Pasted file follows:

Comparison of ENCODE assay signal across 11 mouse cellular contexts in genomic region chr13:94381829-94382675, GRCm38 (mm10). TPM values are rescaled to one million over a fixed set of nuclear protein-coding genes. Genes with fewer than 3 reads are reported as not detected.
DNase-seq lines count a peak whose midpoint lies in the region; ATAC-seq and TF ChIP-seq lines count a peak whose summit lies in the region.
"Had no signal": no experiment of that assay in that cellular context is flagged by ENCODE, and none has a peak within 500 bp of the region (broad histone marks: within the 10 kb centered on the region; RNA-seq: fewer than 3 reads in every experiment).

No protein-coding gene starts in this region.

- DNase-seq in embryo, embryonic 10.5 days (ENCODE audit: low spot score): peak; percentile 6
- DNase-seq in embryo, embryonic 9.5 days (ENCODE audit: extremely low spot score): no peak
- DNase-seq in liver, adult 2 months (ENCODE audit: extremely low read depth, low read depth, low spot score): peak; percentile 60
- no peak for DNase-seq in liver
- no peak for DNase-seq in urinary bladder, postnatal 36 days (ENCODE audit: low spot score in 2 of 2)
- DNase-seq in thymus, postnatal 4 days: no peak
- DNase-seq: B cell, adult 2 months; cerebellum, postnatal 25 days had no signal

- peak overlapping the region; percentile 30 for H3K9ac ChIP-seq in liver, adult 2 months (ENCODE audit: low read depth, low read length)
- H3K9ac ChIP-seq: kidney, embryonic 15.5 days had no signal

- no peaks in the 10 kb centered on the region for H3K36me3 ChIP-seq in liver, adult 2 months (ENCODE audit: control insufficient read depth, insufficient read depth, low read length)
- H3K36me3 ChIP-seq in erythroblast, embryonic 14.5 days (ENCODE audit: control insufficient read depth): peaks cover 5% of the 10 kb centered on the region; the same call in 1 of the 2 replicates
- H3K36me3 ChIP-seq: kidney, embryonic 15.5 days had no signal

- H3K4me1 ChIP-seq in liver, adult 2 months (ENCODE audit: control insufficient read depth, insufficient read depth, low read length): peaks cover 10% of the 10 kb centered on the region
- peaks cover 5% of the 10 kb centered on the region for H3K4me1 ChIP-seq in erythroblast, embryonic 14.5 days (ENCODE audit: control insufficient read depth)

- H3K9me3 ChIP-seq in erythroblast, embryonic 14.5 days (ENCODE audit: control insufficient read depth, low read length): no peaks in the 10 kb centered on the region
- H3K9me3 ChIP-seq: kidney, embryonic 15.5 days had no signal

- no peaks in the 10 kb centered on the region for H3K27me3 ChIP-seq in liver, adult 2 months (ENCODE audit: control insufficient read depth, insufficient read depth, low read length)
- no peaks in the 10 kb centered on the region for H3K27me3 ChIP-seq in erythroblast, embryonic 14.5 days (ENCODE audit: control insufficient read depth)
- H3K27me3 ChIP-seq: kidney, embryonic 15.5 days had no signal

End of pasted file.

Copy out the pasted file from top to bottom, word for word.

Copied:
Comparison of ENCODE assay signal across 11 mouse cellular contexts in genomic region chr13:94381829-94382675, GRCm38 (mm10). TPM values are rescaled to one million over a fixed set of nuclear protein-coding genes. Genes with fewer than 3 reads are reported as not detected.
DNase-seq lines count a peak whose midpoint lies in the region; ATAC-seq and TF ChIP-seq lines count a peak whose summit lies in the region.
"Had no signal": no experiment of that assay in that cellular context is flagged by ENCODE, and none has a peak within 500 bp of the region (broad histone marks: within the 10 kb centered on the region; RNA-seq: fewer than 3 reads in every experiment).

No protein-coding gene starts in this region.

- DNase-seq in embryo, embryonic 10.5 days (ENCODE audit: low spot score): peak; percentile 6
- DNase-seq in embryo, embryonic 9.5 days (ENCODE audit: extremely low spot score): no peak
- DNase-seq in liver, adult 2 months (ENCODE audit: extremely low read depth, low read depth, low spot score): peak; percentile 60
- no peak for DNase-seq in liver
- no peak for DNase-seq in urinary bladder, postnatal 36 days (ENCODE audit: low spot score in 2 of 2)
- DNase-seq in thymus, postnatal 4 days: no peak
- DNase-seq: B cell, adult 2 months; cerebellum, postnatal 25 days had no signal

- peak overlapping the region; percentile 30 for H3K9ac ChIP-seq in liver, adult 2 months (ENCODE audit: low read depth, low read length)
- H3K9ac ChIP-seq: kidney, embryonic 15.5 days had no signal

- no peaks in the 10 kb centered on the region for H3K36me3 ChIP-seq in liver, adult 2 months (ENCODE audit: control insufficient read depth, insufficient read depth, low read length)
- H3K36me3 ChIP-seq in erythroblast, embryonic 14.5 days (ENCODE audit: control insufficient read depth): peaks cover 5% of the 10 kb centered on the region; the same call in 1 of the 2 replicates
- H3K36me3 ChIP-seq: kidney, embryonic 15.5 days had no signal

- H3K4me1 ChIP-seq in liver, adult 2 months (ENCODE audit: control insufficient read depth, insufficient read depth, low read length): peaks cover 10% of the 10 kb centered on the region
- peaks cover 5% of the 10 kb centered on the region for H3K4me1 ChIP-seq in erythroblast, embryonic 14.5 days (ENCODE audit: control insufficient read depth)

- H3K9me3 ChIP-seq in erythroblast, embryonic 14.5 days (ENCODE audit: control insufficient read depth, low read length): no peaks in the 10 kb centered on the region
- H3K9me3 ChIP-seq: kidney, embryonic 15.5 days had no signal

- no peaks in the 10 kb centered on the region for H3K27me3 ChIP-seq in liver, adult 2 months (ENCODE audit: control insufficient read depth, insufficient read depth, low read length)
- no peaks in the 10 kb centered on the region for H3K27me3 ChIP-seq in erythroblast, embryonic 14.5 days (ENCODE audit: control insufficient read depth)
- H3K27me3 ChIP-seq: kidney, embryonic 15.5 days had no signal